Scatter Market Cools
Soaring TV scatter-market pricing has had a major slowdown in the first quarter, according to media agency executives -- but it is generally still higher than the upfront pricing set in the summer a year ago.
Media agency executives say the big 30% to 35% increases for the cost per thousand viewers in the fourth quarter have abated in the early months of 2011. In some cases, there are only 10% to 15% hikes --- or even less.
"The first quarter has cooled off considerably," says one media agency executive. "People panicked in the fourth quarter."
This is not to say that networks aren't still happy with the current situation. "The business is robust; the pricing is firm -- depending on daypart and the kind of packaging," says Aaron Cohen, chief media negotiating officer for media agency Horizon Media.
Media executives say this year's first-quarter option period, in which marketers can cancel part of their upfront buys, was more "normal" -- around 8% versus that of a year ago, when it was unusually low, with its low-single-digit percentages. TV marketers can cut back 25% of their upfront deals during the first quarter, 50% in the second and third quarters.
This more normal quarterly option period helped the networks. "They had more inventory to sell," said Cohen -- and at higher prices than the upfront.
In the fourth quarter, executives says there was a mad rush to place media dollars on TV programmers -- broadcast, cable and syndication --partly due to the reaction to the strong upfront TV ad market that preceded it, and also as a result of more marketers returning to television with budgets after the lows of the big recession period.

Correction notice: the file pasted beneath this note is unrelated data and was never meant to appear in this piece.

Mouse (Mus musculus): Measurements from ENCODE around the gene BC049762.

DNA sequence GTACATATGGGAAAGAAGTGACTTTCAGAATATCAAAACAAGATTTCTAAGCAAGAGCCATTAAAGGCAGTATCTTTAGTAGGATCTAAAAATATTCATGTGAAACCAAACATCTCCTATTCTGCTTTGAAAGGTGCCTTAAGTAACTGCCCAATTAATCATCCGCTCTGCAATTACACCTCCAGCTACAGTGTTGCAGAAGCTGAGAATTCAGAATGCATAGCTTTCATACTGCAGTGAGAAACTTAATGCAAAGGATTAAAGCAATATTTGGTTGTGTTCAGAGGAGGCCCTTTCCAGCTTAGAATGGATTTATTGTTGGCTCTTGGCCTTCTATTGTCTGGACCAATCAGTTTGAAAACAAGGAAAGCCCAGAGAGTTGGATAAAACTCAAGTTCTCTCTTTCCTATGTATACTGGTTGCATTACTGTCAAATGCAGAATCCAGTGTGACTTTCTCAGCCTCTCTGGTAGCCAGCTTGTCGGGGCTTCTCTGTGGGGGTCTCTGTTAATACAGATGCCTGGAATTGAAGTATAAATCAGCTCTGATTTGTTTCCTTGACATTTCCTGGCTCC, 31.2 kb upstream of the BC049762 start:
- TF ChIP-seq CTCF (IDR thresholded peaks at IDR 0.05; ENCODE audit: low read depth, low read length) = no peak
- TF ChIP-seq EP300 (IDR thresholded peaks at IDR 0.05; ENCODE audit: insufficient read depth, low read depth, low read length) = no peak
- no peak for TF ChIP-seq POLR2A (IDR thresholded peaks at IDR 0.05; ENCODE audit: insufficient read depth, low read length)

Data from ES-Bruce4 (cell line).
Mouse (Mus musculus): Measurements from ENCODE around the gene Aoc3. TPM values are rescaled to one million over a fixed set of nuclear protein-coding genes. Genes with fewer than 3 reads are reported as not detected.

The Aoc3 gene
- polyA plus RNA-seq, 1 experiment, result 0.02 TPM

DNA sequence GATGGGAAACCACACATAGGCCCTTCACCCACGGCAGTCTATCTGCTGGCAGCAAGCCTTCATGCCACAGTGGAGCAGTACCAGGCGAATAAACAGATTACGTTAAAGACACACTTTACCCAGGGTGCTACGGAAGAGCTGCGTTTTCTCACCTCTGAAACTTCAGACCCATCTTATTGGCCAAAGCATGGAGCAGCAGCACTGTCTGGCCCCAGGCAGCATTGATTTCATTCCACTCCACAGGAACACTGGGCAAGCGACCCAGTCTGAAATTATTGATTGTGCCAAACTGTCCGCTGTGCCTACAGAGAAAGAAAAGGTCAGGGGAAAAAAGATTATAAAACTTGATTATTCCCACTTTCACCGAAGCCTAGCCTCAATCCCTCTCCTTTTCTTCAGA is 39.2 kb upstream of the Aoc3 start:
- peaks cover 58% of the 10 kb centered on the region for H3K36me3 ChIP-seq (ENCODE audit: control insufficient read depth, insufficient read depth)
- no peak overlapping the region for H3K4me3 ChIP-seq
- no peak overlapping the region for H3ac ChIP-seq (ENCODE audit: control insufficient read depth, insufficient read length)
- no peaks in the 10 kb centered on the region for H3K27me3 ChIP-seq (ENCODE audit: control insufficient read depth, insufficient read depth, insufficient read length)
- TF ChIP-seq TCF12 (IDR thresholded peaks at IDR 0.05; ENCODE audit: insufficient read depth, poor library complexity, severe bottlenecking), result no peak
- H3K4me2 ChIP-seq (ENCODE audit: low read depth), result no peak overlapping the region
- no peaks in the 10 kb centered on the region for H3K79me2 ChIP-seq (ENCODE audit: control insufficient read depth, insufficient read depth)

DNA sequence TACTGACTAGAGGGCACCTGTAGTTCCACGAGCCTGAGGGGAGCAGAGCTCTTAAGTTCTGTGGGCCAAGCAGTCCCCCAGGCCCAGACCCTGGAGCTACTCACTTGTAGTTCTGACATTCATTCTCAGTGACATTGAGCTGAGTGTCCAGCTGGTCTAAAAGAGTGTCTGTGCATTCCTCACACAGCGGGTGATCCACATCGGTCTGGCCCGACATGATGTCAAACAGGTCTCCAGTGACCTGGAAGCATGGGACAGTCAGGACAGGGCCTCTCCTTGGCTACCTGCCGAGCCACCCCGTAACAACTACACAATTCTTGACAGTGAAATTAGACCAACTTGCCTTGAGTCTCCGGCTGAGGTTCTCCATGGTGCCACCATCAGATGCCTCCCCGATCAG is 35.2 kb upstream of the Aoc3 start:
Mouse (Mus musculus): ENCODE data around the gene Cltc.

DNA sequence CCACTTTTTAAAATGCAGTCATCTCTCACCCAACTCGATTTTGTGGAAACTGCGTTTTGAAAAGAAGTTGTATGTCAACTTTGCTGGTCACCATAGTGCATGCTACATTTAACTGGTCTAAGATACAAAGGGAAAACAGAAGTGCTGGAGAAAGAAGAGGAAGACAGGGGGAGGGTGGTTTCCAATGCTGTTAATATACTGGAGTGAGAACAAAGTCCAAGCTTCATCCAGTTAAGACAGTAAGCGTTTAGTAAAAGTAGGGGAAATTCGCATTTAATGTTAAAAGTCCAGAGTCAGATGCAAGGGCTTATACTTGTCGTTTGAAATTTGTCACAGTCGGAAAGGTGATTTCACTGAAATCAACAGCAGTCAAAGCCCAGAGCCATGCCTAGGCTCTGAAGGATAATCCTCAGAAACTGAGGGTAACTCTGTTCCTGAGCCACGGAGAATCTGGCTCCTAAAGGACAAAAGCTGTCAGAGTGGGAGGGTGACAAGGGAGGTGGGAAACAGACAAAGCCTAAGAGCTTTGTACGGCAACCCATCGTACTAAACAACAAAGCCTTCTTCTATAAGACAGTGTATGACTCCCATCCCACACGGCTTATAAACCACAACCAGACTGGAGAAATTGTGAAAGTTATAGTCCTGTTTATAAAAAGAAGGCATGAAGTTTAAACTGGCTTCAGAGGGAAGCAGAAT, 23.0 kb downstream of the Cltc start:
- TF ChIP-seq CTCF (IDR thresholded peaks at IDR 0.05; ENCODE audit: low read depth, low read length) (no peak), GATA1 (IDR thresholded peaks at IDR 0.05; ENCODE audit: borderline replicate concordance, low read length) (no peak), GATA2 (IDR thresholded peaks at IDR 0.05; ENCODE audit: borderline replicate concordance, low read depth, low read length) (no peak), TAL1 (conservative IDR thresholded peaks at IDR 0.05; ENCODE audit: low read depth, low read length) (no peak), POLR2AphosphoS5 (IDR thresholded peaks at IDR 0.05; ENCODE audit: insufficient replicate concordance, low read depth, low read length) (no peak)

Compounding some of the price issues in the last few months of 2010, networks such as ABC, NBC and Fox had significant audience deficiencies where they needed to make good to TV advertisers with additional commercial inventory. All factors contributed to a tightened supply. Not just broadcast was hit -- some large cable networks witnessed ratings declines in the period.
Fox was in the worst shape of all the networks, losing some 15% or more in adult 18-49 ratings points. However, now in the first quarter, with the return of "American Idol" -- and its high number of ratings points -- Fox has come back somewhat.
Only CBS has been able to consistently make real advertising volume gains since the start of the season. CBS said scatter pricing in its fourth-quarter 2010 reporting period was up 35% to 40%. Overall, CBS says network advertising volume -- upfront and scatter -- improved 8% from the fourth quarter of 2009.
But early periods of 2011 may not be so robust for CBS or other TV networks. "Networks are ready to deal," says one media executive. "If networks were performing at the levels they promised, pricing would be higher."
Still, media executives are expecting overall TV program price gains for the coming spring/summer upfront advertising sales period for the 2011-2012 broadcast season.